If you feel as if you have lost your way with your novel, this could be the best recipe to cook up some new energy in that novel. Be prepared to write and to delve into the mechanics of what works and what isn’t.

This six-hour workshop is set for Wednesday, June 27, from 9 a.m. to 3 p.m. in the conference room at the Center for the Arts. It includes a box lunch. Preregistration by May 27. You don’t have to attend the conference to attend this workshop.

You can register for $150 by going to the Register OnLine button on the home page of this site. You can use the Contact Us button to get more information. Space is limited to 12 so this is a very intimate, hands-on workshop.

–Connie Wieneke

Emily Rose Powers graduates this May with an MFA from the University of Wyoming, where she has been under the mentorship and tutelage of novelists Brad Watson and Alyson Hagy.

“Emily is first rate,” Hagy emailed us. “Talented, bright, social, mature…with interests in the arts and sciences. I’d take her anywhere. She gets high marks from everyone down here.”

After Emily expressed great enthusiasm for this year’s guest and resident faculty, we had to say yes, come. When she was twenty, Emily says she read Peter Heller’s first novel, The Dog Stars. “Five years later, I still recommend it to others,” she wrote in her application. “From sentence level cadence and beauty to his vision of larger scale plot and character development, I have learned a lot about writing.”

She also cited Jon Pineda (poet, novelist and memoir writer) and writer/editor Mark Hummel as great draws. “I have begun to move into hybrid work and I think that both … are beyond equipped to discuss and inform this new stage of writing for me in profound ways.”

–Connie Wieneke


Meet the Chef for this year’s conference barbecue: Traci McClintic-Hargrave.

Traci has been on the board of the Jackson Hole Writers, the force behind the conference, for two years. But when she dons her other hat, she is catering and planning events. Traci has more than fifteen years of experience in the culinary industry. She has catered for film crews, magazine shoots, on back-country horse packing excursions for private clients, and for guests at her own restaurant. So we are grateful that she is taking on the conference barbecue, which will be a barbecue. See menu below.

Her passion for cooking led Traci to pursue a formal degree in the culinary arts. In 2015 she graduated from Le Cordon Bleu International, receiving certificates in pastry and cuisine from schools in Canada, New Zealand, and England. Her culinary skills have been honed by Chefs from around the world. In 2016, she launched her own catering and event planning company in Jackson, Wyoming, providing services that reflect years of training and experience in the hospitality industry.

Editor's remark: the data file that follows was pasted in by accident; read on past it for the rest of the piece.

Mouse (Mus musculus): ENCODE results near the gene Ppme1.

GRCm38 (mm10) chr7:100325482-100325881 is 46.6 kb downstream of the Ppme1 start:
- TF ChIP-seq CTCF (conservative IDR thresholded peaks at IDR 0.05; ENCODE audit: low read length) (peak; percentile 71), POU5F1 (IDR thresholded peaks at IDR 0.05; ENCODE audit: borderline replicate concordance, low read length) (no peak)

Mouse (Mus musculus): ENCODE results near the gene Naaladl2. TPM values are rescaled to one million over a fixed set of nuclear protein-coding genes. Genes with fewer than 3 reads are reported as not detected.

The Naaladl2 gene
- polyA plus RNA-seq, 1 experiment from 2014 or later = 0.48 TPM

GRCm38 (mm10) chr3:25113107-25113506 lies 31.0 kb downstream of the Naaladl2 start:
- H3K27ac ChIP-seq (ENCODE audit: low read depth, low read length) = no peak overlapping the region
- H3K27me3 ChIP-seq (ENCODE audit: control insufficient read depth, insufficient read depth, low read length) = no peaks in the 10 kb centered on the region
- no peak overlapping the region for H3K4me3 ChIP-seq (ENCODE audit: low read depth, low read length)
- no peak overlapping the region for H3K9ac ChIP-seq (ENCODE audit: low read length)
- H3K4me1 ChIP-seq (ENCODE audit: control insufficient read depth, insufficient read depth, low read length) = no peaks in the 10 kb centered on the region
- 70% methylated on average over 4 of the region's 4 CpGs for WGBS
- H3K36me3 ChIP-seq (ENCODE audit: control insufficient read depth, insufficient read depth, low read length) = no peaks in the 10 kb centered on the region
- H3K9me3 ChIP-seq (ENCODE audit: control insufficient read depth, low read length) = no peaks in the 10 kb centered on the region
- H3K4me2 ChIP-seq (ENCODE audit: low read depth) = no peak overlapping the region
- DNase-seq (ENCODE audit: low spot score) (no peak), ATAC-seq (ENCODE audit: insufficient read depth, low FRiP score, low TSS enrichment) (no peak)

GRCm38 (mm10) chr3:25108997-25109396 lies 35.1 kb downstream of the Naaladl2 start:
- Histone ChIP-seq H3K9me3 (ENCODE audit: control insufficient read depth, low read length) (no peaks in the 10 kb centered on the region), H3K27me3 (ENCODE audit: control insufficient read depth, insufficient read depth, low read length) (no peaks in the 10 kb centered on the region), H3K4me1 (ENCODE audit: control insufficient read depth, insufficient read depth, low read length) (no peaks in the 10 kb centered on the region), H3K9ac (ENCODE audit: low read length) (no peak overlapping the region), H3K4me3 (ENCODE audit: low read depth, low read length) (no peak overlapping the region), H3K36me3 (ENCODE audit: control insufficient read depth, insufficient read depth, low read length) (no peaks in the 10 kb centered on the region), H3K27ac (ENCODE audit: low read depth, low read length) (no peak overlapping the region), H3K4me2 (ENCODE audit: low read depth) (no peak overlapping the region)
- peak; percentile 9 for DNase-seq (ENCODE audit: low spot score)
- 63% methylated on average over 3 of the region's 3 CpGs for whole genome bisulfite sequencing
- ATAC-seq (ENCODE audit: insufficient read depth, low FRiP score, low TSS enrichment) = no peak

Final Conference Night Barbecue

Pulled Pork BBQ (Sauce on Side)
Herb Rubbed Chicken Thighs
Artisan Dinner Rolls (Assorted)
BBQ Baked Beans
Southwestern Roasted Corn Salad
Kale and Cabbage Slaw
Potato Salad
Mixed Green Salad
Strawberry Shortcake Parfait
If that doesn’t make you want to come to the conference…. The barbecue has always comes with your conference registration. If you bring a guest, it’s another $20.
Thanks, Traci, for taking this on.
–Connie Wieneke


Catherine McKenzie Young Writer Scholarship

Long-time JHWC resident faculty and best-selling author Catherine McKenzie is providing a full scholarship to an area high school student; this will include three one-on-one manuscript critiques as well.

“I’m sponsoring this scholarship because I’ve been extremely fortunate in my writing career and have benefited from feedback and support from other authors,” she emailed from her home in Canada. “It would have been a wonderful experience for me to have attended something like the JHWC when I was young, and I’d like to give that opportunity to a deserving student.”

Read about Catherine at her website. Her next book, The Good Liar, will be released in April. She will be critiquing manuscripts during the 2018 conference, June 28-30.

For this particular scholarship, applicants need to provide a five-page sample of their writing (fiction, poetry or nonfiction). Submission should be double-spaced, 12 point type and sent in either .doc format or as a PDF. Do not embed in an email; send as an attachment. Catherine will read the top five manuscripts.

In the email application, let us know why you want the scholarship, which school you attend, and what grade you are in as of June 2018.